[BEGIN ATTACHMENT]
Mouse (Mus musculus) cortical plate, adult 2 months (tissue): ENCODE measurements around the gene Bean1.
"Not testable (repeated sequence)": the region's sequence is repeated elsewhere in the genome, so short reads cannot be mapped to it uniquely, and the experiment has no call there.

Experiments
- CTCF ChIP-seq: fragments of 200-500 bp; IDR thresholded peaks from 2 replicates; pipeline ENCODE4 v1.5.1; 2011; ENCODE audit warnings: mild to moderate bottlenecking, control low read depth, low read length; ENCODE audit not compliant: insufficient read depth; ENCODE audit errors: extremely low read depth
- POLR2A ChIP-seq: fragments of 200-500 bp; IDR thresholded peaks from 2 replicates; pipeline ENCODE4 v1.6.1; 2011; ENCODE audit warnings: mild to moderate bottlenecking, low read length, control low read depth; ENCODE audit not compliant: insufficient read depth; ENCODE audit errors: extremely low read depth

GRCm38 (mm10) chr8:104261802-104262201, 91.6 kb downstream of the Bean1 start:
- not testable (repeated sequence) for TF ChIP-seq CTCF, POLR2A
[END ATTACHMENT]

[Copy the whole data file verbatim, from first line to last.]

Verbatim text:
Mouse (Mus musculus) cortical plate, adult 2 months (tissue): ENCODE measurements around the gene Bean1.
"Not testable (repeated sequence)": the region's sequence is repeated elsewhere in the genome, so short reads cannot be mapped to it uniquely, and the experiment has no call there.

Experiments
- CTCF ChIP-seq: fragments of 200-500 bp; IDR thresholded peaks from 2 replicates; pipeline ENCODE4 v1.5.1; 2011; ENCODE audit warnings: mild to moderate bottlenecking, control low read depth, low read length; ENCODE audit not compliant: insufficient read depth; ENCODE audit errors: extremely low read depth
- POLR2A ChIP-seq: fragments of 200-500 bp; IDR thresholded peaks from 2 replicates; pipeline ENCODE4 v1.6.1; 2011; ENCODE audit warnings: mild to moderate bottlenecking, low read length, control low read depth; ENCODE audit not compliant: insufficient read depth; ENCODE audit errors: extremely low read depth

GRCm38 (mm10) chr8:104261802-104262201, 91.6 kb downstream of the Bean1 start:
- not testable (repeated sequence) for TF ChIP-seq CTCF, POLR2A